The definition of "adverse event" for both nonprescription drugs and dietary supplements is "any health-related event associated with the use of a [nonprescription or dietary supplement] that is adverse" (see source). This could include any unfavorable and unintended sign including an abnormal laboratory finding, symptom or disease, and, more seriously, death.
The chart below shows AER data from the FDA for the period 1998 through 2008, as updated on April 6, 2009.
"These data," says FDA, "describe information about the reporter – the person who submitted the report to FDA, or the person who submitted the report to the manufacturer (who then sent the report to FDA). Physicians and pharmacists are the healthcare providers (HCP) who submit reports to FDA most frequently. Other Healthcare Providers include nurses, dentists and others. Consumer refers to any reporter who is not documented in the report as a healthcare provider. This figure includes only data where reporter information is known, and some adverse event reports may contain more than one reporter."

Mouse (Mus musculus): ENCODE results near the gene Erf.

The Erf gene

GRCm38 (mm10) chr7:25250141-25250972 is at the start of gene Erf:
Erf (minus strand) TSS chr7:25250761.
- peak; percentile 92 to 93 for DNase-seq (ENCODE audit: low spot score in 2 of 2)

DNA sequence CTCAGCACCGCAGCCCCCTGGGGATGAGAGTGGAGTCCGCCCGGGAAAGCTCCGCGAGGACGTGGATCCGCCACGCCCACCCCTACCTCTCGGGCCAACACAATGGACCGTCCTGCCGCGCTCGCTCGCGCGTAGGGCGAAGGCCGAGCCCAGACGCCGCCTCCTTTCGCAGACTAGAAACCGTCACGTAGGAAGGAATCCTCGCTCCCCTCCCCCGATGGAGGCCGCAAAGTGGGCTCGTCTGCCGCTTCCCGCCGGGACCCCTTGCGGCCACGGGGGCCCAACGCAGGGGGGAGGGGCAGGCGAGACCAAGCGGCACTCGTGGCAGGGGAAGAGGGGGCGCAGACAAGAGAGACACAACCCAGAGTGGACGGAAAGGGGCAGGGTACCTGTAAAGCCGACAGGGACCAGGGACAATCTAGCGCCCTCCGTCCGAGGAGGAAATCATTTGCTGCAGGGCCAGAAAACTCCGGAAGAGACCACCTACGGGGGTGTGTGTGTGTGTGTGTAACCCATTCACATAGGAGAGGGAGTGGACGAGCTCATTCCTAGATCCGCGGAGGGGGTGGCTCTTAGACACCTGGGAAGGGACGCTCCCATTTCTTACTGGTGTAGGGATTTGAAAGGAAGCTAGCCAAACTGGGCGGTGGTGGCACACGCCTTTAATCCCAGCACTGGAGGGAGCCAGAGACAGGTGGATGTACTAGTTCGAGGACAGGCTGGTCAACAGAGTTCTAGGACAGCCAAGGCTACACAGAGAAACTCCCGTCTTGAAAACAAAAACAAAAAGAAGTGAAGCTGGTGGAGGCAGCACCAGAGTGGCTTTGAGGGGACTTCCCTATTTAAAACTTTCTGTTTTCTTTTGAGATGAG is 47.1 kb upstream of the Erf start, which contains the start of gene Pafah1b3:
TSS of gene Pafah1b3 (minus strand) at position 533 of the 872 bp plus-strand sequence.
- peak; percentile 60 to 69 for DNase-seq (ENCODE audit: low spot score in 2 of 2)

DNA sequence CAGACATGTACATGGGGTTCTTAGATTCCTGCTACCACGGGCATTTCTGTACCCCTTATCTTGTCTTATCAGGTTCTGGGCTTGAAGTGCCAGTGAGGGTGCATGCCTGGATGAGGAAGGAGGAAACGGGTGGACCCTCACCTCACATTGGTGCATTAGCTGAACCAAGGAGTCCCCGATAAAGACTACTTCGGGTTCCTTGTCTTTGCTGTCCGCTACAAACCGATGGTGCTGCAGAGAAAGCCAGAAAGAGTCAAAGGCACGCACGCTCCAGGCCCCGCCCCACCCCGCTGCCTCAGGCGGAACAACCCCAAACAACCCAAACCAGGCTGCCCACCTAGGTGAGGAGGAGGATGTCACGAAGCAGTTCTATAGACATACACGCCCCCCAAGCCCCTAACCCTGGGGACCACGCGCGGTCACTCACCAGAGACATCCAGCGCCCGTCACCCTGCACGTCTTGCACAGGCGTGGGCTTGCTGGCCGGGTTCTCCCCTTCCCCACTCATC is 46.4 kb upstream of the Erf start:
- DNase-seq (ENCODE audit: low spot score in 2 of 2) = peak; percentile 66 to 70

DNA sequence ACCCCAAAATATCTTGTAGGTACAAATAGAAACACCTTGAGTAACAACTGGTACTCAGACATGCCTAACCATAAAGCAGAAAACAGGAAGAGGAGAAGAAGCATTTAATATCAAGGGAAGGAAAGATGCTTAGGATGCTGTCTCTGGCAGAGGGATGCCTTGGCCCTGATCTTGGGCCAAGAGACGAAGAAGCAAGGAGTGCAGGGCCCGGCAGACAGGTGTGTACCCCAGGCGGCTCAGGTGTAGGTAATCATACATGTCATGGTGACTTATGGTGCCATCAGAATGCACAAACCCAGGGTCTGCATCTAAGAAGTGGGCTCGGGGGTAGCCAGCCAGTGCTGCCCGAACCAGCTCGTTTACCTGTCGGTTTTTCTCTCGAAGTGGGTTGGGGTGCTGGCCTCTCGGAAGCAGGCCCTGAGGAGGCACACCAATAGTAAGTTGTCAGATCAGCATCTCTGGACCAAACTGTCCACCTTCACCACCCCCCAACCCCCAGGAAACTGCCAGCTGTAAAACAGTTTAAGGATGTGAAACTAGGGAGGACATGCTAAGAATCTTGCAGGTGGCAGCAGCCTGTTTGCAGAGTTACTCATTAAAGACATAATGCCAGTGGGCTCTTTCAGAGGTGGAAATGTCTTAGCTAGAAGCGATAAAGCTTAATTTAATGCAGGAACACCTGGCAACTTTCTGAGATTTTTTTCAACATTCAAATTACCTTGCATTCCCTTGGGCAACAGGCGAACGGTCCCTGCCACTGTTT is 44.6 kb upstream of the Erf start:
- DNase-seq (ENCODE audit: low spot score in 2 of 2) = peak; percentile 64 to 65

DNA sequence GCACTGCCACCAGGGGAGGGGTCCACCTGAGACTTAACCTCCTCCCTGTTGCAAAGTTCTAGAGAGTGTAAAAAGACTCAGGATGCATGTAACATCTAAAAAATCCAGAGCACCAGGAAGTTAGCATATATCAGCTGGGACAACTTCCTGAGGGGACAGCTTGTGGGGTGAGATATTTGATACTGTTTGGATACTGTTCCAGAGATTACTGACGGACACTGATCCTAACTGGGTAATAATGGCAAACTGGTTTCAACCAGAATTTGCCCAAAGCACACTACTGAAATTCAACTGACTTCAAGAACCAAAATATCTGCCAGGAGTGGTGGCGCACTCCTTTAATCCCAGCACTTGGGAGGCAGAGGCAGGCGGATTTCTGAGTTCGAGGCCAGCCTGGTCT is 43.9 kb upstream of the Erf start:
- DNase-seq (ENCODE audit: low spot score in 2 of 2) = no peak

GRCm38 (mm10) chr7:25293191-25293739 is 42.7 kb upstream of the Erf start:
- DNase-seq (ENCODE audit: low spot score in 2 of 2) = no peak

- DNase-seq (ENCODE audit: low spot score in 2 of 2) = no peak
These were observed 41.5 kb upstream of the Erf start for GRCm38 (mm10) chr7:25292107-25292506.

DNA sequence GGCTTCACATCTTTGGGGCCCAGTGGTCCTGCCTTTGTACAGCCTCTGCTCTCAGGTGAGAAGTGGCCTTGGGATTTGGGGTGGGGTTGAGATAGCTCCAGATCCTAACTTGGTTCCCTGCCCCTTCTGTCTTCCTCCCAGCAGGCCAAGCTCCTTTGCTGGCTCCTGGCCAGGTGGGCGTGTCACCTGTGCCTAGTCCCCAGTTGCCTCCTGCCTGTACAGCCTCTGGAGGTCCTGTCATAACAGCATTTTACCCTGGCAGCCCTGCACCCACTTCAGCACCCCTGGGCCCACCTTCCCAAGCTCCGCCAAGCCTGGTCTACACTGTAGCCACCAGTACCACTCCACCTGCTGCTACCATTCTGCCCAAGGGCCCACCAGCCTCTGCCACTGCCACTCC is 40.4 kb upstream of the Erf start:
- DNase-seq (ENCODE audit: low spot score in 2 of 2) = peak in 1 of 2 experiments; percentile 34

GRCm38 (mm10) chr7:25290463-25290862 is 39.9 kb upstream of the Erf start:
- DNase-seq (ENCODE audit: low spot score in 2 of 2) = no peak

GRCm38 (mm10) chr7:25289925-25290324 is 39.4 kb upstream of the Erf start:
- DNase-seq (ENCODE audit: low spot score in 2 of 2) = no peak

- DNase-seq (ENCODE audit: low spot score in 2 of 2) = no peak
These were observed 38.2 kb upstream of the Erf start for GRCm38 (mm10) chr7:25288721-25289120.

Why did the number of AERs increase so dramatically in 2008?
"Other Healthcare Professionals" may be partly responsible for the increase. AERs submitted by this group increased by 47% in 2008 v. 2007 (data not shown but available here). This compares to a 27% to 33% increase in AERs received from other reporters.
The FDA's use of technology to reach out to the public (see "FDA's Use of Social Media"; PMN Reprint#83-03) may also have made it easier to submit adverse event reports.
Whatever the cause, the drug industry is concerned and often cites AERs as a major reason why it has not engaged in social media as aggressively as it could.
But adverse event reporting requirements are just the tip of the iceberg that is the barrier to pharmaceutical use of social media for healthcare marketing and communications. For more on that and some ideas for overcoming this barrier, listen to this ePharma Pioneer Club roundtable discussion (podcast).